22 November 2023
The Internet of Things, or IoT for short, is becoming part of our daily vernacular – at least for those who are clued up on the trajectory of technology. The IoT refers to the interconnectedness of anything from devices and appliances to municipal services around the globe.
The Internet of Things, or IoT for short, is becoming part of our daily vernacular – at least for those who are clued up on the trajectory of technology. The IoT refers to the interconnectedness of anything from devices and appliances to municipal services around the globe. The vision for IoT is that everything non-human around us will be able to communicate with each other – such as street lights being able to self-report when they are dim, or traffic lights being able to alter timing during peak periods to alleviate congestion. The Internet of Things is an integral aspect of what is known as a ‘Smart City’. By definition, a Smart City utilises IoT sensors, actuators and technologies to construct a network, culminating in an interconnected city that efficiently runs on AI.
Whilst it may sound foreign and probably only something the most developed and progressive cities in the world are dipping their toes into, IoT is far more prominent and advanced than the general public thinks. By 2020, the Smart City industry is predicted to be valued at $400 billion, making it one of the most lucrative and rapidly developing in the world. According to a McKinsey research report, these cities are expected to generate 60% of the world’s GDP by 2025. More than this, there are over 600 cities in the world that have met the criteria to be considered ‘Smart Cities’, meaning that not only is this market flourishing, it is competitive.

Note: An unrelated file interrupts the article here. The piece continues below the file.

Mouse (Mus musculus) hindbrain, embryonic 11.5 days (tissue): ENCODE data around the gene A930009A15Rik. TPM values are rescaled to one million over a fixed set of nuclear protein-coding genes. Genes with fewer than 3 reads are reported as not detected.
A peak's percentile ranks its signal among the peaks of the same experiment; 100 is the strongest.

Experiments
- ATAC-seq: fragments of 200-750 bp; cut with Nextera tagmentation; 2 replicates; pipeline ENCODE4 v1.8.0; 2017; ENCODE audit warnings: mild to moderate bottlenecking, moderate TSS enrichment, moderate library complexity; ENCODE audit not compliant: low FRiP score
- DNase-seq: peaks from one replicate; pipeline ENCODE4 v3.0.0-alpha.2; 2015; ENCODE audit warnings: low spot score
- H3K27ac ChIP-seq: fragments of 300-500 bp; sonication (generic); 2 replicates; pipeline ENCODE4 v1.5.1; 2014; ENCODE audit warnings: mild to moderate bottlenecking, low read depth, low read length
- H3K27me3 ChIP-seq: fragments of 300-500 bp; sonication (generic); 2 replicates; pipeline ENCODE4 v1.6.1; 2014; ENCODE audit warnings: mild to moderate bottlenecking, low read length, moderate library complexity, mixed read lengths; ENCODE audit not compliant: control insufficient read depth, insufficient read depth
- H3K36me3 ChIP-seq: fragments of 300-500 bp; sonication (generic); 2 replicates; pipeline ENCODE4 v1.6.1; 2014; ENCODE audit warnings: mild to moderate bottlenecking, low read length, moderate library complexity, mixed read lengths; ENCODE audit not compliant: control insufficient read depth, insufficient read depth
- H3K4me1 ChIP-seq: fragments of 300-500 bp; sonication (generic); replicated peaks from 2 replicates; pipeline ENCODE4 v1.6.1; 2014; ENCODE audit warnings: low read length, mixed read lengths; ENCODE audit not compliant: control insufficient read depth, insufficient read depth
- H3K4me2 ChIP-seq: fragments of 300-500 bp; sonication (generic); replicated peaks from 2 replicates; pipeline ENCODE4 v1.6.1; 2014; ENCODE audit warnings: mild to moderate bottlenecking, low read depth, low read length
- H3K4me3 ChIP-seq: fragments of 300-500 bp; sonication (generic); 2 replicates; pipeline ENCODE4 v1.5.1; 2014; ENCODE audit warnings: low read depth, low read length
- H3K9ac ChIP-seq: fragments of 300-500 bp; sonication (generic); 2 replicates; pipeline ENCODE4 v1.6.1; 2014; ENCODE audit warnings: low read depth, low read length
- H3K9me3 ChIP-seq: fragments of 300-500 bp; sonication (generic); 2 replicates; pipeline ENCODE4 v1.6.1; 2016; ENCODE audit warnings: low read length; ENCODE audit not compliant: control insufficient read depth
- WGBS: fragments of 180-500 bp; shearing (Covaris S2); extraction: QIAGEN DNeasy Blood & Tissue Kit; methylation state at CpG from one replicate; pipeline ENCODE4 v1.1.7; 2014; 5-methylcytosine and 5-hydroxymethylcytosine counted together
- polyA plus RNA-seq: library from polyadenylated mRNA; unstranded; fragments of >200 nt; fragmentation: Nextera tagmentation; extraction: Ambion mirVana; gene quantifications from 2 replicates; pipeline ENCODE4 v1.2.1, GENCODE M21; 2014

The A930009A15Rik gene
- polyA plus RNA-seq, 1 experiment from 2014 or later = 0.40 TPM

Australia is certainly in the race, with the number of companies using IoT tools and solutions growing from 12 per cent in 2013 to 29 percent in 2017. The establishment of a new Australian Government branch called the Office of Future Transport Technologies in late 2018 further indicates that our nation is catching wind of the new era sweeping the globe and revolutionising the way we live.
Additionally, the smart mobility market in the APAC region is set to grow significantly, and tools like AI, analytics and IoT will be at the heart of intelligent public transport management systems, smart junction management and many other offerings that will likely become standard in the near future. In Ipswich, Queensland, the Smart City Program in place already includes smart parking and transport, smart lighting and energy management, autonomous lawn mowing and automation, just to name a few.
The statistics don’t lie, and it is clear that not only Australian society but the future of the world is headed in a single direction: towards greater and grander efficiency and sustainability, with the Iot and Smart Cities being two irrevocable tools in achieving this utopia.
Australian companies such as Traffic Technologies (ASX: TTI) are tapping into this growing market. TTI has gained a strong reputation within the field, and is also looking to expand their smart city deliverables to Mexico, Hong Kong, Qatar and China.
For more information on TTI, please visit their Investor Centre.
*Reach Markets have been engaged by TTI to assist with private investor management.